Justice distributes remaining $122 million from CARES Act | Tuesday News

CHARLESTON — Organizations across West Virginia will receive leftover CARES Act dollars from the state, including the Fairmont Union Mission.

Governor Jim Justice made the announcement Thursday morning during his pandemic briefing as he detailed how the state would distribute the remaining $122 million in CARES funding, which totaled $1.25 billion. and had been donated to the state by the federal government last year to help with the pandemic.

Fairmont Union Mission will receive $250,000 to “help citizens find shelter, food and medical care.” As well as missions in six other cities in West Virginia.

Justice said the remaining $122 million was placed in “buckets” and distributed throughout the state.

He had previously announced that $48 million would go towards expanding nurse education programs in the state, including starting a new one at Concord University.

These are long-term solutions to the nursing shortage, but some of this money will also be earmarked to help recruit nurses and other healthcare professionals to come to West Virginia now and incentives to retain professionals already present.

The Justice Department said $10 million of the $122 million will be used for an “emergency management crisis fund” for first responders.

“These are the real heroes,” he said, but no further details on exactly how that money will be spent have been released.

“More details will come,” he said, but local first responders “will be involved in this.”

Another $22 million will be used to provide incentives to encourage people to return to the labor market.

Although the unemployment rate in the state has reached record highs, he said many people have not returned to work as a result of the pandemic.

“We still have people at home,” he said, “and we need to get them back into the workforce… Our economy needs those people. We implore that more and more people are in the labor market.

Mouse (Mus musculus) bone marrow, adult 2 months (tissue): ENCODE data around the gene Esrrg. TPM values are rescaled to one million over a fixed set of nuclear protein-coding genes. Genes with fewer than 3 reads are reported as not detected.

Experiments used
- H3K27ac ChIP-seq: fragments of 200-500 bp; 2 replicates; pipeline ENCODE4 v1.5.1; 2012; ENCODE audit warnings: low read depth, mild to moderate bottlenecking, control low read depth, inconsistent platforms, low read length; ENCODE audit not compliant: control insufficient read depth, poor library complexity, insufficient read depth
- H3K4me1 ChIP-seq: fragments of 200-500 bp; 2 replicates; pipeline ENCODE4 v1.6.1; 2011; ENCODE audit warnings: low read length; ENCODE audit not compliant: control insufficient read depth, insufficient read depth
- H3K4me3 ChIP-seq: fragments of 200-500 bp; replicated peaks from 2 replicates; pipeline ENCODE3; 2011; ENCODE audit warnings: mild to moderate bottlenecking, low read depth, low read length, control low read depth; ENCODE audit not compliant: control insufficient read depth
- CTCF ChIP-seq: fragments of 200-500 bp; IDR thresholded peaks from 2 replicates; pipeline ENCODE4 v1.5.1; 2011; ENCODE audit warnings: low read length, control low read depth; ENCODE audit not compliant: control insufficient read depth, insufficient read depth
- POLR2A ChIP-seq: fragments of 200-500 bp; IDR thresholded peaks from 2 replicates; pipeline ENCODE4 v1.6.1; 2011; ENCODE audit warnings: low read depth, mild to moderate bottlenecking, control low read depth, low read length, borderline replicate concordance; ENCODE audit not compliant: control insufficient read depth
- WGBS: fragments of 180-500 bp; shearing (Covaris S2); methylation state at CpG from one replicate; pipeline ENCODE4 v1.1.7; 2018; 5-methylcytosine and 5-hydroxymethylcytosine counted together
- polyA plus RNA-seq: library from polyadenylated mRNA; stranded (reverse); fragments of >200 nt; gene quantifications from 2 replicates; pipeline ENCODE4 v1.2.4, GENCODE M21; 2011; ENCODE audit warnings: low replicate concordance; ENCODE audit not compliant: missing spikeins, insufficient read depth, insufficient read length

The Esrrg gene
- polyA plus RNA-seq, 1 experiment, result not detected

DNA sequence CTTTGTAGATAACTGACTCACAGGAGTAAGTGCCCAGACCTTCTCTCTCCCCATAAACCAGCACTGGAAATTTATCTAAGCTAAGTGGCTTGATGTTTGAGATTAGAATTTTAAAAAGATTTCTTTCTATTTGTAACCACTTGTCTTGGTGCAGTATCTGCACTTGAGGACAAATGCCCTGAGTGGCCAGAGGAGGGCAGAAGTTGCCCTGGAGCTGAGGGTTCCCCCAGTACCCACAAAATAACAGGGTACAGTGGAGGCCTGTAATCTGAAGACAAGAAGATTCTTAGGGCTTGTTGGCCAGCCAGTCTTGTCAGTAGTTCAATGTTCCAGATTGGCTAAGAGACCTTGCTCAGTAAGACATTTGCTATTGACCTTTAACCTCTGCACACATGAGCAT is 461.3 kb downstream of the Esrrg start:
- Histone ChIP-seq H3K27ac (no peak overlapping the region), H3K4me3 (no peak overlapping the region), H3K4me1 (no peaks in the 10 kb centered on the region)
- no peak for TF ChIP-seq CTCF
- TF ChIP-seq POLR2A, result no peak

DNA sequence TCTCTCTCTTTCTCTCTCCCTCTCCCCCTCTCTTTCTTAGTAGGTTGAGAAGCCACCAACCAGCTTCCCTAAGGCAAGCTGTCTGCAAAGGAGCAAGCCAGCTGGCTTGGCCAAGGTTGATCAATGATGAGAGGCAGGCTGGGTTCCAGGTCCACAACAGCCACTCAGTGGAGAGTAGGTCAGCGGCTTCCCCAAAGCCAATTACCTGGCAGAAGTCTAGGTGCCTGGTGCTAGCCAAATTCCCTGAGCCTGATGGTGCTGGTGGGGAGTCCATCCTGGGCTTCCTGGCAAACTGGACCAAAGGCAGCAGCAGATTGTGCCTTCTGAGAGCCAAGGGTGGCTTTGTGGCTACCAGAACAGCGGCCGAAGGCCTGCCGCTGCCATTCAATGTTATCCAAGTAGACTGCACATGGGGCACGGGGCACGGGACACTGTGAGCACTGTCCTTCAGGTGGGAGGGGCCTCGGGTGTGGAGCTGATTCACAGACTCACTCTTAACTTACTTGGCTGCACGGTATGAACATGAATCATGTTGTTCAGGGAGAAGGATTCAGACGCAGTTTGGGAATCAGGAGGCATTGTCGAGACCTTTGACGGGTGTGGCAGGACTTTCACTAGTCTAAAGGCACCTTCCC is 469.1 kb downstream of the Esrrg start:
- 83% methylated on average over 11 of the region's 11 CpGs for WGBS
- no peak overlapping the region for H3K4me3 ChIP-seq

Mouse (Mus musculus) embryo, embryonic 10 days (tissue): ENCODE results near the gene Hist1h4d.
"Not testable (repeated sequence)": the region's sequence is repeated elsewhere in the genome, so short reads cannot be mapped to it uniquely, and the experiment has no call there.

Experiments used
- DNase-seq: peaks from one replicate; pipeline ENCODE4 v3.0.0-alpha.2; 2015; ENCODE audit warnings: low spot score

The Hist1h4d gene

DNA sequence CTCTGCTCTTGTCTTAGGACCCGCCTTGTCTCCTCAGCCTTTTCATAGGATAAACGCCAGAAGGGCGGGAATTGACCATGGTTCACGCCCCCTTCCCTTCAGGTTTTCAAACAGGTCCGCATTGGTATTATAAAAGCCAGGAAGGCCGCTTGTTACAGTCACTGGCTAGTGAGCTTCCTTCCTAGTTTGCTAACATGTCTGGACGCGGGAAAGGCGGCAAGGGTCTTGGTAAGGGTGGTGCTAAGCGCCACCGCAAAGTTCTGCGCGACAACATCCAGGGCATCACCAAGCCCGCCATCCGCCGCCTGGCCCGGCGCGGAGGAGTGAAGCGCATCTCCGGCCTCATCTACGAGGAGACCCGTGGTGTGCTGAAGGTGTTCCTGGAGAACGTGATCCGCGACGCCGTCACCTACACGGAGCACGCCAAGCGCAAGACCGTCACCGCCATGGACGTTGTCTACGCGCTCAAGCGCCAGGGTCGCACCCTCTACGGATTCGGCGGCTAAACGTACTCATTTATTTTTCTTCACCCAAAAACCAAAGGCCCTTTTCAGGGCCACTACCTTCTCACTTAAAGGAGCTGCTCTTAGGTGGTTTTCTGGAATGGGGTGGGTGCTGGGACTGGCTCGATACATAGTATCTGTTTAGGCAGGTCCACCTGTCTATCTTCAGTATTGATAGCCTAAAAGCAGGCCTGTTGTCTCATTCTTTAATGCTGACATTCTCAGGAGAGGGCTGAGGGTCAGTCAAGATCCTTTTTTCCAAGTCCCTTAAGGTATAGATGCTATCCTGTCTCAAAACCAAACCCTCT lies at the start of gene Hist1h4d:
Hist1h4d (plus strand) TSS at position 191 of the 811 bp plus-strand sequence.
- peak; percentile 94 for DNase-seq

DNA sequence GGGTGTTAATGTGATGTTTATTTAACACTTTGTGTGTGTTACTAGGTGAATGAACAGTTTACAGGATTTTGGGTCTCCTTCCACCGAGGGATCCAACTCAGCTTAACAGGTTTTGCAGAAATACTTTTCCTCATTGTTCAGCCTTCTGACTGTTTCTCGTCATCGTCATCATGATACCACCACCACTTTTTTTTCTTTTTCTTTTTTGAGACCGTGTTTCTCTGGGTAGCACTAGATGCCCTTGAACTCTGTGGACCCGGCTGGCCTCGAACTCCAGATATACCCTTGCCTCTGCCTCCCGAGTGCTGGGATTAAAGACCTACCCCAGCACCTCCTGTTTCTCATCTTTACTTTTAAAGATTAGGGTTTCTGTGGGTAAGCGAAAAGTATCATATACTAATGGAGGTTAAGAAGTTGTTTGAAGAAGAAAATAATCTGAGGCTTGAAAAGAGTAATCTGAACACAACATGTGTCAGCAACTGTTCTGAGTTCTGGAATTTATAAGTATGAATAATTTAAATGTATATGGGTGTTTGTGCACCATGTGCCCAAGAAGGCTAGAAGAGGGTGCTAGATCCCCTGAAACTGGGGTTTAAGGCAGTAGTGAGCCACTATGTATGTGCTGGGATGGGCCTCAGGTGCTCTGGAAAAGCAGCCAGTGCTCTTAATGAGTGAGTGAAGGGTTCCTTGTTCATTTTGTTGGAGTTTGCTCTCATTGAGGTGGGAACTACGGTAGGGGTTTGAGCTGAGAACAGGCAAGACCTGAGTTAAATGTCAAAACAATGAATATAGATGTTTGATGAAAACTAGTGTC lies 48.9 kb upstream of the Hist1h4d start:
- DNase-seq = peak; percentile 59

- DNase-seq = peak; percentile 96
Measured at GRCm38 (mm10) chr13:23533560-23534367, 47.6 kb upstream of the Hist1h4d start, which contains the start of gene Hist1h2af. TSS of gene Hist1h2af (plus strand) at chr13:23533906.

Justice said details related to the incentives have not been finalized, but to qualify “you must find a job and hold that job for more than 90 days” and then have the opportunity to earn an incentive.

“The state still has hungry people,” Justice said, explaining why $7.25 million will be distributed to food pantries and homeless shelters.

Another $6 million is for the Salvation Army in the Potomac region, which includes Beckley and his building, which needs work.

Justice said the money will help expand programs and provide services.

Two universities will also receive part of the funding.

West Virginia University will receive $3 million to help expand remote working facilities throughout West Virginia that will be open to the public and feature free Wi-Fi.

Shepherd University will receive $500,000 to help fund photobiomodulation therapy, where a practitioner applies low-level lasers or light-emitting diodes to the surface of the body to enhance tissue repair and reduce pain and inflammation. PBM is considered a way to treat certain pain-causing medical conditions instead of using opioids.

“Light therapy can manage pain and do a lot of things and can help with COVID,” Justice said.

The WV Game Changer program, which has been vital during the COVID-19 pandemic due to increased drug use, will receive $2 million, Justice said. The program is a student-led substance abuse prevention movement, connecting West Virginia students and educators who care about them through a coordinated and comprehensive prevention education program.

Some of the funding will also be used for improvements to the West Virginia State Fairgrounds in Fairlea, including the West Virginia Building, which Justice says is “collapsing.”

Ultimately, $15.2 million will remain and go into a “cleanup” as agencies do a “deep dive” and see if any additional spending surfaces.

“That should close the CARES money balance,” he said.

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